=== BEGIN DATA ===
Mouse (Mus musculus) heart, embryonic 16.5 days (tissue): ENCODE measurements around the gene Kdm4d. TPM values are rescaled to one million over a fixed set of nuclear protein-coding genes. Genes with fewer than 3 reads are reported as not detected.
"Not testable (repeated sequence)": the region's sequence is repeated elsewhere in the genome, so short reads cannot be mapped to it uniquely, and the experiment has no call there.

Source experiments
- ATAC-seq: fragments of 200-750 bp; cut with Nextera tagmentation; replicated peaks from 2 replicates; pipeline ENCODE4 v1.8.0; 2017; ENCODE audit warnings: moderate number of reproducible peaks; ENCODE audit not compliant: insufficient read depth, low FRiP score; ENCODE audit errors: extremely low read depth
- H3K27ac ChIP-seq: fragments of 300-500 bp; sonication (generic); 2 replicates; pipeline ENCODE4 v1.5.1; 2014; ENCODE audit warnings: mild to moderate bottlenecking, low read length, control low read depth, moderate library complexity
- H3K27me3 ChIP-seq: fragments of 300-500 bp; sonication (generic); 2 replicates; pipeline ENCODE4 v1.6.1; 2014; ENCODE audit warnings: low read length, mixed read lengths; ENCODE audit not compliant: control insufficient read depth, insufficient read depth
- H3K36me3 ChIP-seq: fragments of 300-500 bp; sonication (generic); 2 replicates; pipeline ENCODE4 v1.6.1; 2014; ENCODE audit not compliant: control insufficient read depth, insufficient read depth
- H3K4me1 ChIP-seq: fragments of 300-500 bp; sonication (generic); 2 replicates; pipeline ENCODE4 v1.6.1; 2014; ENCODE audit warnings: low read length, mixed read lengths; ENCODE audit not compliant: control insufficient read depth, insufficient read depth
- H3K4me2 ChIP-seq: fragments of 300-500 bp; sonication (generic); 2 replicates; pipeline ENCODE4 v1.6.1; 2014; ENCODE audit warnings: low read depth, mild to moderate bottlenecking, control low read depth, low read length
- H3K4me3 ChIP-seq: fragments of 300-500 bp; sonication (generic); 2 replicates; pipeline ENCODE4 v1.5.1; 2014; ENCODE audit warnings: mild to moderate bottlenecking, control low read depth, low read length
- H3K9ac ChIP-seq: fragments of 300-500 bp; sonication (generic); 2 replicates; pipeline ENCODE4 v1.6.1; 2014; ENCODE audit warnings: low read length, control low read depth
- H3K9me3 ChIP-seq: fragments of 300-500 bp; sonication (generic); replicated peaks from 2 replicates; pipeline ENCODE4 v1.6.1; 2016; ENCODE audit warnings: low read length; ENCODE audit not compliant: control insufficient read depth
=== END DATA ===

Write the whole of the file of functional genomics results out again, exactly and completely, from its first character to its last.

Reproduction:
Mouse (Mus musculus) heart, embryonic 16.5 days (tissue): ENCODE measurements around the gene Kdm4d. TPM values are rescaled to one million over a fixed set of nuclear protein-coding genes. Genes with fewer than 3 reads are reported as not detected.
"Not testable (repeated sequence)": the region's sequence is repeated elsewhere in the genome, so short reads cannot be mapped to it uniquely, and the experiment has no call there.

Source experiments
- ATAC-seq: fragments of 200-750 bp; cut with Nextera tagmentation; replicated peaks from 2 replicates; pipeline ENCODE4 v1.8.0; 2017; ENCODE audit warnings: moderate number of reproducible peaks; ENCODE audit not compliant: insufficient read depth, low FRiP score; ENCODE audit errors: extremely low read depth
- H3K27ac ChIP-seq: fragments of 300-500 bp; sonication (generic); 2 replicates; pipeline ENCODE4 v1.5.1; 2014; ENCODE audit warnings: mild to moderate bottlenecking, low read length, control low read depth, moderate library complexity
- H3K27me3 ChIP-seq: fragments of 300-500 bp; sonication (generic); 2 replicates; pipeline ENCODE4 v1.6.1; 2014; ENCODE audit warnings: low read length, mixed read lengths; ENCODE audit not compliant: control insufficient read depth, insufficient read depth
- H3K36me3 ChIP-seq: fragments of 300-500 bp; sonication (generic); 2 replicates; pipeline ENCODE4 v1.6.1; 2014; ENCODE audit not compliant: control insufficient read depth, insufficient read depth
- H3K4me1 ChIP-seq: fragments of 300-500 bp; sonication (generic); 2 replicates; pipeline ENCODE4 v1.6.1; 2014; ENCODE audit warnings: low read length, mixed read lengths; ENCODE audit not compliant: control insufficient read depth, insufficient read depth
- H3K4me2 ChIP-seq: fragments of 300-500 bp; sonication (generic); 2 replicates; pipeline ENCODE4 v1.6.1; 2014; ENCODE audit warnings: low read depth, mild to moderate bottlenecking, control low read depth, low read length
- H3K4me3 ChIP-seq: fragments of 300-500 bp; sonication (generic); 2 replicates; pipeline ENCODE4 v1.5.1; 2014; ENCODE audit warnings: mild to moderate bottlenecking, control low read depth, low read length
- H3K9ac ChIP-seq: fragments of 300-500 bp; sonication (generic); 2 replicates; pipeline ENCODE4 v1.6.1; 2014; ENCODE audit warnings: low read length, control low read depth
- H3K9me3 ChIP-seq: fragments of 300-500 bp; sonication (generic); replicated peaks from 2 replicates; pipeline ENCODE4 v1.6.1; 2016; ENCODE audit warnings: low read length; ENCODE audit not compliant: control insufficient read depth